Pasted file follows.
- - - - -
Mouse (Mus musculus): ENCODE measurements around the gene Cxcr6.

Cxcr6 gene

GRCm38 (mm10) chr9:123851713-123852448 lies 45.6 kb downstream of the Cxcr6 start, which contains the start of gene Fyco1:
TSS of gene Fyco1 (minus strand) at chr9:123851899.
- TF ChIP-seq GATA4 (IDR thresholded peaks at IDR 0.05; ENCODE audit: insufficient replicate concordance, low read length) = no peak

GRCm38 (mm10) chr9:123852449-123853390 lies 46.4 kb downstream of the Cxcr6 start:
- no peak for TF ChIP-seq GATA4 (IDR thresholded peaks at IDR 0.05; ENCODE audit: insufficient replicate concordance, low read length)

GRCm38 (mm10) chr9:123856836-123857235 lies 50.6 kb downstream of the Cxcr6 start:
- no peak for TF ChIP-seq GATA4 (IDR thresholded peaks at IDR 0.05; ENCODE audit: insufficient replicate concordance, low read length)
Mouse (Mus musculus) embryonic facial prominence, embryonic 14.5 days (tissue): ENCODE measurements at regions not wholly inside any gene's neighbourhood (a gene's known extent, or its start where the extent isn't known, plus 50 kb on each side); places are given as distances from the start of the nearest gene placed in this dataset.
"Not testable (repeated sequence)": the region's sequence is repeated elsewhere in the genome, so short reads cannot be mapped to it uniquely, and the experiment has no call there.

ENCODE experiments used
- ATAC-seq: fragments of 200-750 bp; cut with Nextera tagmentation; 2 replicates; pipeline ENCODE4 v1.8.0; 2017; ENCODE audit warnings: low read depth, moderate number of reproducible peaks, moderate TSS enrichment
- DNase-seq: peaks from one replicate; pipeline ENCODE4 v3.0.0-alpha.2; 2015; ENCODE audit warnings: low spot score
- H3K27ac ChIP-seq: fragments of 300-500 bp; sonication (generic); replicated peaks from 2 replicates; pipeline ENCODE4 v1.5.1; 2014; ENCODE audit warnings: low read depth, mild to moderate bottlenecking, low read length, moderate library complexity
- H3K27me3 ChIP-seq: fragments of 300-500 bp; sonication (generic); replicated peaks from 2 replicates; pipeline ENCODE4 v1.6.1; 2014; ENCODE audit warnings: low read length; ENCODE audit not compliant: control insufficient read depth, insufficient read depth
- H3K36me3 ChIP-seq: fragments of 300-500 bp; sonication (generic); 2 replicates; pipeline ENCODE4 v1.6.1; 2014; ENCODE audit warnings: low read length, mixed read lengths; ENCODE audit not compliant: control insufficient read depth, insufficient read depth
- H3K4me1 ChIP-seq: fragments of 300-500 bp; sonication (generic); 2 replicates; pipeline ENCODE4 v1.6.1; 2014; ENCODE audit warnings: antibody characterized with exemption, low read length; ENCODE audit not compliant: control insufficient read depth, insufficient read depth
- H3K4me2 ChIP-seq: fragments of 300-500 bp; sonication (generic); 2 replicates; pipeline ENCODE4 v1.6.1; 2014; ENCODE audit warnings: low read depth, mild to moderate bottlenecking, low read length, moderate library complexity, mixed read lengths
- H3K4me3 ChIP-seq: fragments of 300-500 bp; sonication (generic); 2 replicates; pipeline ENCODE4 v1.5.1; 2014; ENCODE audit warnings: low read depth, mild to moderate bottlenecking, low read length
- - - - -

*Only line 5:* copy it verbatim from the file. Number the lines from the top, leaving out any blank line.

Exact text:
- TF ChIP-seq GATA4 (IDR thresholded peaks at IDR 0.05; ENCODE audit: insufficient replicate concordance, low read length) = no peak